“Grow Up Grandad” is a poignant and heartfelt journey brought to life by a cast of four actors, who skilfully portray a total of six distinct characters. The play, expertly directed by Warren McKenzie, weaves a tale of intergenerational relationships and the challenges that arise when young Poppy, finds herself under the care of her cantankerous grandfather.
The play, beautifully written by Gordon Steel, strikes a perfect balance between moments that tug at your heartstrings and those that leave you in fits of laughter. Poppy (Zoe Battersby) and Grandad (Malcolm Walton) showcase the multifaceted dynamics of family life. The pacing and timing in the production are praiseworthy, allowing the audience to truly immerse themselves in the moment, appreciating the pauses and tempo that add depth to the performance. However it’s worth noting that on one or two occasions, the actors didn’t allow for the audience’s laughter to subside before the next lines were delivered, which resulted in some missed moments of dialogue.
Zoe Battersby, as Young Poppy, brings bravado and sassiness to her character, delivering a wonderfully mischievous look on those occasions when she sets up Grandad. In fact, her facial expressions and body language throughout provide an exceptional depth and authenticity to her character, enhancing the believability and credibility of her performance. It is also worth noting that Zoe’s ability to play two characters, as she does with Poppy and Molly, is a challenging feat, and she accomplishes it admirably.
Malcolm Walton, in his role as Grandad, adeptly portrayed a range of emotions, from seething anger and frustration to deep-seated fear and genuine love, all of which added rich layers to his character’s portrayal. He embodied the cantankerous exterior and contrasting soft interior of his role beautifully. Walton’s seamless transition between the younger and older versions of the character was well executed.
Linda Lawson as Aunt Margaret and Poppy Senior and Kaitlyn Meadows as social worker Genevieve delivered strong performances in their respective roles. There was careful attention to detail shown in distinguishing Aunt Margaret and Poppy Senior through costuming, wigs, and nuanced acting by Lawson. The execution of synchronised speaking by the Senior Poppy and Young Poppy was a highlight.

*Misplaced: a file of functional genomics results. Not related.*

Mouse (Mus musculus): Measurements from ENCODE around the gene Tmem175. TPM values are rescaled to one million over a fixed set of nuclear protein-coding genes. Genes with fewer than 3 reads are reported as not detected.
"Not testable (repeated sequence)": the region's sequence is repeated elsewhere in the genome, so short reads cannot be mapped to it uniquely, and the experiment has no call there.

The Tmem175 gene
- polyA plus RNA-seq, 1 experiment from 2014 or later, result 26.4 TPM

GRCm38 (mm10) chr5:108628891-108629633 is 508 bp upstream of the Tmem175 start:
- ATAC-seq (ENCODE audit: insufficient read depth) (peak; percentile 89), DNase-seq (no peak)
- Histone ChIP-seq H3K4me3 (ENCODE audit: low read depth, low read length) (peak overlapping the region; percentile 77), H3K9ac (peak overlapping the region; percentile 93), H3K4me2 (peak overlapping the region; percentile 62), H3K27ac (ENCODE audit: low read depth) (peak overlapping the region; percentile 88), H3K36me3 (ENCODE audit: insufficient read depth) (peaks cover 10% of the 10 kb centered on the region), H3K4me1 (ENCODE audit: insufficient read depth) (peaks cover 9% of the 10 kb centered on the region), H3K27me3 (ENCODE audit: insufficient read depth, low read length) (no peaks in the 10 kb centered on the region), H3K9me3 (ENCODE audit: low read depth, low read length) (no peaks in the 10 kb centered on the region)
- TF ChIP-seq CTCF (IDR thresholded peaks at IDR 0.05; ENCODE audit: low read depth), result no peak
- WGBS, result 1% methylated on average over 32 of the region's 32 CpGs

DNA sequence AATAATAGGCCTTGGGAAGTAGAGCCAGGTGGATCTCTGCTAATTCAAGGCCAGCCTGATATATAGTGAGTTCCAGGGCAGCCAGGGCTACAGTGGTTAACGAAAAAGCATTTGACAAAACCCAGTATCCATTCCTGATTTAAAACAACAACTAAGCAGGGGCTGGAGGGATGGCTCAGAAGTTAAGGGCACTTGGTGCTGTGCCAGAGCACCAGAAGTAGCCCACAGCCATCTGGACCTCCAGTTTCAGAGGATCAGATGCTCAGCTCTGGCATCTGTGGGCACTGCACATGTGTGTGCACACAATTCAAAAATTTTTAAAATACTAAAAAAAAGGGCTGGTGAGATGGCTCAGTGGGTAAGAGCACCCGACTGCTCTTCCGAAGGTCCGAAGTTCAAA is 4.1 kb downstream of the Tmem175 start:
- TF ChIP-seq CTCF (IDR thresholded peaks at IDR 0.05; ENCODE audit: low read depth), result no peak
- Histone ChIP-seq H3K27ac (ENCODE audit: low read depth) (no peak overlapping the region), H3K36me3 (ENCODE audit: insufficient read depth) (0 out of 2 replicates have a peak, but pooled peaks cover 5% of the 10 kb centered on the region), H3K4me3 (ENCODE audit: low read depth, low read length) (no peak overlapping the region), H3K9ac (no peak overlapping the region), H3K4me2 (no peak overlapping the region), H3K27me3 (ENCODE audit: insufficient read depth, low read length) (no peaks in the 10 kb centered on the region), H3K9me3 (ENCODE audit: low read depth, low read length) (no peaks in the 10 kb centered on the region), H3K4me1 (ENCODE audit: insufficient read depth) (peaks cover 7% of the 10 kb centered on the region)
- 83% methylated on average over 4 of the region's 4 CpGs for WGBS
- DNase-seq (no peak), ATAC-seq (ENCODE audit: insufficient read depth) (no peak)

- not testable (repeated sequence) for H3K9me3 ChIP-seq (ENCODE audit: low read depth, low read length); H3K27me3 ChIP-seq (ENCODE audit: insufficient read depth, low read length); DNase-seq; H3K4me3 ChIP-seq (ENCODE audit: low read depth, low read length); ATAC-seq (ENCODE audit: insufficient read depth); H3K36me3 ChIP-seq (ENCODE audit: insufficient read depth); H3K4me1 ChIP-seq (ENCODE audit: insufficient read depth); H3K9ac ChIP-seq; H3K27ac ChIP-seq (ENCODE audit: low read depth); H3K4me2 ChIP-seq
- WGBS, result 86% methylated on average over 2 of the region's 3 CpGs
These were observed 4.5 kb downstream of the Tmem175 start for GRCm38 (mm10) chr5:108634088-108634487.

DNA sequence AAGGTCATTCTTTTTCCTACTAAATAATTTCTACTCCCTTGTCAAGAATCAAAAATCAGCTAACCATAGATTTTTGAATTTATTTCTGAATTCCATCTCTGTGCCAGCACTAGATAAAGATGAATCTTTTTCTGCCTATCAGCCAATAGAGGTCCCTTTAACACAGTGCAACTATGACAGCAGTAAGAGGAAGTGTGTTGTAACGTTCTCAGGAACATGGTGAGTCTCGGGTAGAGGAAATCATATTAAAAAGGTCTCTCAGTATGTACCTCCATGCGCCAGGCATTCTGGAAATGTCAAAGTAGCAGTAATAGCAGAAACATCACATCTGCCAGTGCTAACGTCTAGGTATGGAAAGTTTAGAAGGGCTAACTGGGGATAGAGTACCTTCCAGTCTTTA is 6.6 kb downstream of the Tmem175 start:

Under Warren McKenzie’s direction, the soliloquies seamlessly integrated into the scenes, preserving the natural flow of the play. His innovative staging and stage design by James Allenby, Kym Clayton and Trisha Graham allowed for the parallel presentation of two distinct settings on either side of the stage. In Act 2 this was notably effective in transporting the audience between the past and the present, separated by 30 years.
The technical aspects of the production are impressive, and the music, chosen with care, effectively conveys the era and complements the storytelling. The lighting design, courtesy of James Allenby, adds to the visual richness of the play, creating a compelling contrast, particularly in Act 2.
“Grow Up Grandad” resonates with a modern audience, as it delves into the challenges many families face, such as grandparents taking on parental responsibilities and dealing with the complexities of ageing and dementia. The clash of cultures, symbolised by jigsaws, Val Doonican records, and Poppy’s lack of familiarity with LPs and record players, adds depth to the narrative.
In conclusion, “Grow Up Grandad” is a compelling production that balances the emotional and humorous aspects of life’s complexities, delivering a performance that is both relatable and thought-provoking. It’s a play that you will enjoy and will have a memorable impact on you – very entertaining.